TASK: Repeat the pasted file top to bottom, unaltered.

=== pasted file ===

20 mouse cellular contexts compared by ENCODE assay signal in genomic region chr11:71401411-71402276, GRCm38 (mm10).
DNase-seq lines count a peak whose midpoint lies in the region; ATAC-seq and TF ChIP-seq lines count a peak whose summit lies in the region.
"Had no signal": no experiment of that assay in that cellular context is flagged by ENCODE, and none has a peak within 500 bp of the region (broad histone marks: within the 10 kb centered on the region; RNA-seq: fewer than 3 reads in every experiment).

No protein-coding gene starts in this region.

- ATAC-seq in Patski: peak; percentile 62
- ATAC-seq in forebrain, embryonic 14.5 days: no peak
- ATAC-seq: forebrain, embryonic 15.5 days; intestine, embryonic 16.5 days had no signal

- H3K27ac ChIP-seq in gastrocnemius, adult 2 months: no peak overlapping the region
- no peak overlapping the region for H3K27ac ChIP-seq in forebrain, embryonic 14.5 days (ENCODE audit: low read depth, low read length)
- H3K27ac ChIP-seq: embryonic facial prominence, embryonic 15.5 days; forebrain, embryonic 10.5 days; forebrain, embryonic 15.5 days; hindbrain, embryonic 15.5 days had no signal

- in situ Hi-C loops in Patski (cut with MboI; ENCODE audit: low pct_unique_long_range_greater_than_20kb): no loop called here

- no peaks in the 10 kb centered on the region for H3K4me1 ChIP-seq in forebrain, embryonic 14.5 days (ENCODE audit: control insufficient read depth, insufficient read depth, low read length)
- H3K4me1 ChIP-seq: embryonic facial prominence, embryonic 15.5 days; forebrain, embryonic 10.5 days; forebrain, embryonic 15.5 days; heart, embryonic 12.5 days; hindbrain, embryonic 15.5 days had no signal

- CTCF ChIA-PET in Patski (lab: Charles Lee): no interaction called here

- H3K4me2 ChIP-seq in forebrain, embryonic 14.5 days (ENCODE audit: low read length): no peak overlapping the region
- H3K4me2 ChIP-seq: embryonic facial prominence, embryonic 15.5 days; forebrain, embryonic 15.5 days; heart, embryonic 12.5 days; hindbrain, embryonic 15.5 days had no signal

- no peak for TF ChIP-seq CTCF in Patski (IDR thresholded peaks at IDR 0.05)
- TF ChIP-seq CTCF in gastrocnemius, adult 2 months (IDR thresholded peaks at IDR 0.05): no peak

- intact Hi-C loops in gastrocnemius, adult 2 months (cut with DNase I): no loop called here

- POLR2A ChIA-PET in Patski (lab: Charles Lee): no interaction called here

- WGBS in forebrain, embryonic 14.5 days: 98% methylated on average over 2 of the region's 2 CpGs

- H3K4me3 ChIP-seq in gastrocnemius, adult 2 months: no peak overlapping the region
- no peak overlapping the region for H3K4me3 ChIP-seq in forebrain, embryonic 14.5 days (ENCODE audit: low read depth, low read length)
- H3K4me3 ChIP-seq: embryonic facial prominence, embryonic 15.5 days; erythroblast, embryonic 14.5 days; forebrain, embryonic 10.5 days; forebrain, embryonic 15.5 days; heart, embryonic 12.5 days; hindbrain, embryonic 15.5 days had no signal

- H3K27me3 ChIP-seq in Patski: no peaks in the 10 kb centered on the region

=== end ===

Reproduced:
20 mouse cellular contexts compared by ENCODE assay signal in genomic region chr11:71401411-71402276, GRCm38 (mm10).
DNase-seq lines count a peak whose midpoint lies in the region; ATAC-seq and TF ChIP-seq lines count a peak whose summit lies in the region.
"Had no signal": no experiment of that assay in that cellular context is flagged by ENCODE, and none has a peak within 500 bp of the region (broad histone marks: within the 10 kb centered on the region; RNA-seq: fewer than 3 reads in every experiment).

No protein-coding gene starts in this region.

- ATAC-seq in Patski: peak; percentile 62
- ATAC-seq in forebrain, embryonic 14.5 days: no peak
- ATAC-seq: forebrain, embryonic 15.5 days; intestine, embryonic 16.5 days had no signal

- H3K27ac ChIP-seq in gastrocnemius, adult 2 months: no peak overlapping the region
- no peak overlapping the region for H3K27ac ChIP-seq in forebrain, embryonic 14.5 days (ENCODE audit: low read depth, low read length)
- H3K27ac ChIP-seq: embryonic facial prominence, embryonic 15.5 days; forebrain, embryonic 10.5 days; forebrain, embryonic 15.5 days; hindbrain, embryonic 15.5 days had no signal

- in situ Hi-C loops in Patski (cut with MboI; ENCODE audit: low pct_unique_long_range_greater_than_20kb): no loop called here

- no peaks in the 10 kb centered on the region for H3K4me1 ChIP-seq in forebrain, embryonic 14.5 days (ENCODE audit: control insufficient read depth, insufficient read depth, low read length)
- H3K4me1 ChIP-seq: embryonic facial prominence, embryonic 15.5 days; forebrain, embryonic 10.5 days; forebrain, embryonic 15.5 days; heart, embryonic 12.5 days; hindbrain, embryonic 15.5 days had no signal

- CTCF ChIA-PET in Patski (lab: Charles Lee): no interaction called here

- H3K4me2 ChIP-seq in forebrain, embryonic 14.5 days (ENCODE audit: low read length): no peak overlapping the region
- H3K4me2 ChIP-seq: embryonic facial prominence, embryonic 15.5 days; forebrain, embryonic 15.5 days; heart, embryonic 12.5 days; hindbrain, embryonic 15.5 days had no signal

- no peak for TF ChIP-seq CTCF in Patski (IDR thresholded peaks at IDR 0.05)
- TF ChIP-seq CTCF in gastrocnemius, adult 2 months (IDR thresholded peaks at IDR 0.05): no peak

- intact Hi-C loops in gastrocnemius, adult 2 months (cut with DNase I): no loop called here

- POLR2A ChIA-PET in Patski (lab: Charles Lee): no interaction called here

- WGBS in forebrain, embryonic 14.5 days: 98% methylated on average over 2 of the region's 2 CpGs

- H3K4me3 ChIP-seq in gastrocnemius, adult 2 months: no peak overlapping the region
- no peak overlapping the region for H3K4me3 ChIP-seq in forebrain, embryonic 14.5 days (ENCODE audit: low read depth, low read length)
- H3K4me3 ChIP-seq: embryonic facial prominence, embryonic 15.5 days; erythroblast, embryonic 14.5 days; forebrain, embryonic 10.5 days; forebrain, embryonic 15.5 days; heart, embryonic 12.5 days; hindbrain, embryonic 15.5 days had no signal

- H3K27me3 ChIP-seq in Patski: no peaks in the 10 kb centered on the region